The COVID-19 pandemic is the worst pandemic to strike the world in over a century. Crucial to stemming the tide of the SARS-CoV-2 virus is communicating to vulnerable populations the means by which they can protect themselves. To this end, the collaborators forming the Translation Initiative for COvid-19 (TICO-19) have made test and development data available to AI and MT researchers in 35 different languages in order to foster the development of tools and resources for improving access to information about COVID-19 in these languages. In addition to 9 high-resourced, ”pivot” languages, the team is targeting 26 lesser resourced languages, in particular languages of Africa, South Asia and South-East Asia, whose populations may be the most vulnerable to the spread of the virus. The same data is translated into all of the languages represented, meaning that testing or development can be done for any pairing of languages in the set. Further, the team is converting the test and development data into translation memories (TMXs) that can be used by localizers from and to any of the languages.
Measuring domain relevance of data and identifying or selecting well-fit domain data for machine translation (MT) is a well-studied topic, but denoising is not yet. Denoising is concerned with a different type of data quality and tries to reduce the negative impact of data noise on MT training, in particular, neural MT (NMT) training. This paper generalizes methods for measuring and selecting data for domain MT and applies them to denoising NMT training. The proposed approach uses trusted data and a denoising curriculum realized by online data selection. Intrinsic and extrinsic evaluations of the approach show its significant effectiveness for NMT to train on data with severe noise.
The past year has witnessed rapid advances in sequence-to-sequence (seq2seq) modeling for Machine Translation (MT). The classic RNN-based approaches to MT were first out-performed by the convolutional seq2seq model, which was then out-performed by the more recent Transformer model. Each of these new approaches consists of a fundamental architecture accompanied by a set of modeling and training techniques that are in principle applicable to other seq2seq architectures. In this paper, we tease apart the new architectures and their accompanying techniques in two ways. First, we identify several key modeling and training techniques, and apply them to the RNN architecture, yielding a new RNMT+ model that outperforms all of the three fundamental architectures on the benchmark WMT’14 English to French and English to German tasks. Second, we analyze the properties of each fundamental seq2seq architecture and devise new hybrid architectures intended to combine their strengths. Our hybrid models obtain further improvements, outperforming the RNMT+ model on both benchmark datasets.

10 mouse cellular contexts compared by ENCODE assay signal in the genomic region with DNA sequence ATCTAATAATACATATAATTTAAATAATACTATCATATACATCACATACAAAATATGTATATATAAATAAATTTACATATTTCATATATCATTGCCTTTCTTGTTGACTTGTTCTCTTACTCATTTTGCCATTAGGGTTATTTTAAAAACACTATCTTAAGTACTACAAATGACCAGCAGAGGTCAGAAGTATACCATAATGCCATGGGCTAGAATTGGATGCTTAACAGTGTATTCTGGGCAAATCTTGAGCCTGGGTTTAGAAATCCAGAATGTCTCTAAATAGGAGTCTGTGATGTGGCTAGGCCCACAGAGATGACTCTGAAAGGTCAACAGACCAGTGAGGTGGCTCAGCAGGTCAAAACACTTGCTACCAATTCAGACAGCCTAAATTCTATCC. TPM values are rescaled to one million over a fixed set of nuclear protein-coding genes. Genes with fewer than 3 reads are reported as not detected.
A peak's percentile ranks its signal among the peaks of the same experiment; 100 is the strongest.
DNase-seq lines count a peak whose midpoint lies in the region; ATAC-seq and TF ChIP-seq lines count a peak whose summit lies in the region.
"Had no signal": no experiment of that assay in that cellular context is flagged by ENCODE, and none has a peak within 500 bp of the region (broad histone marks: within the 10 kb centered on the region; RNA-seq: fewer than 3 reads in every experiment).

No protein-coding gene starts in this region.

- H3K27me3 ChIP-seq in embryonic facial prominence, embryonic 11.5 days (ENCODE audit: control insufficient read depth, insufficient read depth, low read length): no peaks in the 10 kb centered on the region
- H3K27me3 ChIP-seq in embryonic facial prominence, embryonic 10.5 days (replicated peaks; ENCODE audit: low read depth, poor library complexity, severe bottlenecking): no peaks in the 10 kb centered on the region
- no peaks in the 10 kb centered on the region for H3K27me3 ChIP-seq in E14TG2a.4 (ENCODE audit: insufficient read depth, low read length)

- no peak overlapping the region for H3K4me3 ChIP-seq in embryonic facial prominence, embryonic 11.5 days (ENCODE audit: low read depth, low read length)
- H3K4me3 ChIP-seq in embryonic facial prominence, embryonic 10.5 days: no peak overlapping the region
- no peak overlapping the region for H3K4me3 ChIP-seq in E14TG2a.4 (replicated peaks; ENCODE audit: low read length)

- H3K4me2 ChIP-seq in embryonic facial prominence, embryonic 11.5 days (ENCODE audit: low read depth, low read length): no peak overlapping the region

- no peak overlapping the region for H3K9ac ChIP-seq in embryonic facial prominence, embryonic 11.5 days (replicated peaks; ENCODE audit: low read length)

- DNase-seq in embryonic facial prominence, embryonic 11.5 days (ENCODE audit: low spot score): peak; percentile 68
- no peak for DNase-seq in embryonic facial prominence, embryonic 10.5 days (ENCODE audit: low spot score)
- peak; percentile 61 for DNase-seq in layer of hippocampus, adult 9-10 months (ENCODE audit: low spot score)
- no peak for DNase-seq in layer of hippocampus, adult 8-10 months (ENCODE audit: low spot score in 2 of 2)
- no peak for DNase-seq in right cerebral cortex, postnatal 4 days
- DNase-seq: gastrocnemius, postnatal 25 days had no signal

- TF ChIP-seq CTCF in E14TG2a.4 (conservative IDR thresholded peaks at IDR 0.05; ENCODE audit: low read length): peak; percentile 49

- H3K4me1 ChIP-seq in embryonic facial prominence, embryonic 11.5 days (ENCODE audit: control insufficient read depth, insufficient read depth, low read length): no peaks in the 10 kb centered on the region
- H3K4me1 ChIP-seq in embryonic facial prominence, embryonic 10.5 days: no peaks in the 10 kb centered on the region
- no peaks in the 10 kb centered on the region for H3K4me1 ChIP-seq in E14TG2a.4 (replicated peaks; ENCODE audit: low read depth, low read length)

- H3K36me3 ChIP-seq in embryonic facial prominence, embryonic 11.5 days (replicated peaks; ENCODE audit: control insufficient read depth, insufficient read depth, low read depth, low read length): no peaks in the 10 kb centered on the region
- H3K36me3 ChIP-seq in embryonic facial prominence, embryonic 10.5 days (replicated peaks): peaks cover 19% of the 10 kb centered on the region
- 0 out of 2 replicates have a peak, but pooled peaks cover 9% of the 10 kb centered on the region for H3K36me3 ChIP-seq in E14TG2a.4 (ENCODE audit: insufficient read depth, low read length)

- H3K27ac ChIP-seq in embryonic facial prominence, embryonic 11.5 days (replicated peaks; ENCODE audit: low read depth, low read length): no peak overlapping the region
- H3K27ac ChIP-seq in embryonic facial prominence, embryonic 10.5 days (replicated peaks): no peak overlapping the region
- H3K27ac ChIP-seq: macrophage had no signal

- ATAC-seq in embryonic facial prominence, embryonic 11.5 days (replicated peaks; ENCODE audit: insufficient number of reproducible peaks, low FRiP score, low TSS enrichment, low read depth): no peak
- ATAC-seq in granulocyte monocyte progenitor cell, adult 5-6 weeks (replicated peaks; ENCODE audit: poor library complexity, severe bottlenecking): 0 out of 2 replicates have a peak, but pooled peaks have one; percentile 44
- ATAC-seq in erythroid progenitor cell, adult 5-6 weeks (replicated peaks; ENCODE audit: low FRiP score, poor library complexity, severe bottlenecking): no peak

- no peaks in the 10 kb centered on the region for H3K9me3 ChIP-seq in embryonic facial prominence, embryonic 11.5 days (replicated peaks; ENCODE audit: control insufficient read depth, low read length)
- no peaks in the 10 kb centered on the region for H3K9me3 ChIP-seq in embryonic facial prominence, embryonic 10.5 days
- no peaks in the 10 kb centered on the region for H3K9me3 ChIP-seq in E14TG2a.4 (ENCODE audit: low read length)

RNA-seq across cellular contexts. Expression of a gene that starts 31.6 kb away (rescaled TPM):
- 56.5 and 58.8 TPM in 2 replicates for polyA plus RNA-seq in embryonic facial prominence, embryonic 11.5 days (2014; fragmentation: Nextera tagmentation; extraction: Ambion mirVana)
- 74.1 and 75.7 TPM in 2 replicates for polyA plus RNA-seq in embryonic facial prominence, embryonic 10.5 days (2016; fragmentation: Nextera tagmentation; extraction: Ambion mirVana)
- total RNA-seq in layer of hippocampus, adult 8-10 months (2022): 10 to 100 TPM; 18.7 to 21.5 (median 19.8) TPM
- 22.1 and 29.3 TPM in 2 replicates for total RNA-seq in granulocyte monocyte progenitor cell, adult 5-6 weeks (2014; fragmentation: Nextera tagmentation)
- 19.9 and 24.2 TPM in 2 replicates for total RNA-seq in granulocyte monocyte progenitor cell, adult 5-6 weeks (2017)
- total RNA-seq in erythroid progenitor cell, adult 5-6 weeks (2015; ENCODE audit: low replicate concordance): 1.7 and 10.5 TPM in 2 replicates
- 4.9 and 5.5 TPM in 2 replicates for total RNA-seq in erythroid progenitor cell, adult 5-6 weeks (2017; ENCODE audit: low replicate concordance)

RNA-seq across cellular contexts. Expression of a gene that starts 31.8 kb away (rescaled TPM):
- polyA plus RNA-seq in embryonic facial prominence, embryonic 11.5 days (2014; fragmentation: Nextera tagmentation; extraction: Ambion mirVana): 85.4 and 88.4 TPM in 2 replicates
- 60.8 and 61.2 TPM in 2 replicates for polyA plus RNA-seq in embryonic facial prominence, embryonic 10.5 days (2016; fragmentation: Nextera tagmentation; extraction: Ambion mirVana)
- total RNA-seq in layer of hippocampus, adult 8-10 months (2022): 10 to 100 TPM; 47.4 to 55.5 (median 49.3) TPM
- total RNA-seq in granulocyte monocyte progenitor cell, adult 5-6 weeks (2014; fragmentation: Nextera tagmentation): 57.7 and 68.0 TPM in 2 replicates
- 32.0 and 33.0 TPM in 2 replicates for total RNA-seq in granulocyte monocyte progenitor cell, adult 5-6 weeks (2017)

We propose a simple solution to use a single Neural Machine Translation (NMT) model to translate between multiple languages. Our solution requires no changes to the model architecture from a standard NMT system but instead introduces an artificial token at the beginning of the input sentence to specify the required target language. Using a shared wordpiece vocabulary, our approach enables Multilingual NMT systems using a single model. On the WMT’14 benchmarks, a single multilingual model achieves comparable performance for English→French and surpasses state-of-theart results for English→German. Similarly, a single multilingual model surpasses state-of-the-art results for French→English and German→English on WMT’14 and WMT’15 benchmarks, respectively. On production corpora, multilingual models of up to twelve language pairs allow for better translation of many individual pairs. Our models can also learn to perform implicit bridging between language pairs never seen explicitly during training, showing that transfer learning and zero-shot translation is possible for neural translation. Finally, we show analyses that hints at a universal interlingua representation in our models and also show some interesting examples when mixing languages.